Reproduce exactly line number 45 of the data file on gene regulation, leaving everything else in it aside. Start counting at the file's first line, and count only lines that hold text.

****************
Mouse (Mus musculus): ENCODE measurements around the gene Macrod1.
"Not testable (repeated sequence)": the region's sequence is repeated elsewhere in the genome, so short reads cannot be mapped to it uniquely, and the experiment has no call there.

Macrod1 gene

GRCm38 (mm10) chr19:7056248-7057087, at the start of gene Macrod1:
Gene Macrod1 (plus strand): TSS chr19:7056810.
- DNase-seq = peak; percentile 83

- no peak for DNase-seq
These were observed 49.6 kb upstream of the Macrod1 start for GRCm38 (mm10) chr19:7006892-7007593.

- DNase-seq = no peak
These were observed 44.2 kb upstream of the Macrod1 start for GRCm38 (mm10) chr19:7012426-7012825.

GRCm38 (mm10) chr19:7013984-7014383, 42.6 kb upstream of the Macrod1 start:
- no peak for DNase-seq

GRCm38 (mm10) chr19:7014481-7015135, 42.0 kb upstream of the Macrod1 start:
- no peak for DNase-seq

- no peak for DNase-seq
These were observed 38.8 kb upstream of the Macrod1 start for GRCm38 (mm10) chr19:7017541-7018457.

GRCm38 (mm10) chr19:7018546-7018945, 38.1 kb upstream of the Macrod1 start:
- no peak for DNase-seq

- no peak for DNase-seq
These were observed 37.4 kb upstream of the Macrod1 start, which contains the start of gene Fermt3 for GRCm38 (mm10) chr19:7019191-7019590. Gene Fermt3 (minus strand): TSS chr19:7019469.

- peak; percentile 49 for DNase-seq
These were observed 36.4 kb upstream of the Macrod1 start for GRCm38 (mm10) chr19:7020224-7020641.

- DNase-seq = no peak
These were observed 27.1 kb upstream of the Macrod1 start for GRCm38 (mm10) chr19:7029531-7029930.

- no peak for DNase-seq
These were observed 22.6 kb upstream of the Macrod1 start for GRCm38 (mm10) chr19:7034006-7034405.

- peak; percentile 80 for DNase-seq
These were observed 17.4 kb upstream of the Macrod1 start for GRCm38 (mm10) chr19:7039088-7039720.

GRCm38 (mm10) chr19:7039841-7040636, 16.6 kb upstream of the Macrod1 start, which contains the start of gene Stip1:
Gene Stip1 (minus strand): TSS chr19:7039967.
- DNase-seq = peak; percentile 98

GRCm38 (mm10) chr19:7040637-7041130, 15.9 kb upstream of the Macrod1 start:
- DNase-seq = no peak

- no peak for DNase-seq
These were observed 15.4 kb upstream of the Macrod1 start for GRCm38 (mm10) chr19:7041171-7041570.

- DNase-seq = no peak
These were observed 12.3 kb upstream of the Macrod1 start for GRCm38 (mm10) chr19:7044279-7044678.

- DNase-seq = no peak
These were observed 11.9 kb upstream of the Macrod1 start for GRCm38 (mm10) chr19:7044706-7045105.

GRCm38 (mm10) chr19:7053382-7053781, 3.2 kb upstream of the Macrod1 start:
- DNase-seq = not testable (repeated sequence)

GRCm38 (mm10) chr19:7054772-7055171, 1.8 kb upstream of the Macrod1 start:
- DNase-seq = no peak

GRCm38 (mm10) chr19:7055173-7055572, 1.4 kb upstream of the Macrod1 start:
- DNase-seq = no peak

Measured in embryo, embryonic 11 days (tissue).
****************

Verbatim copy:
- DNase-seq = no peak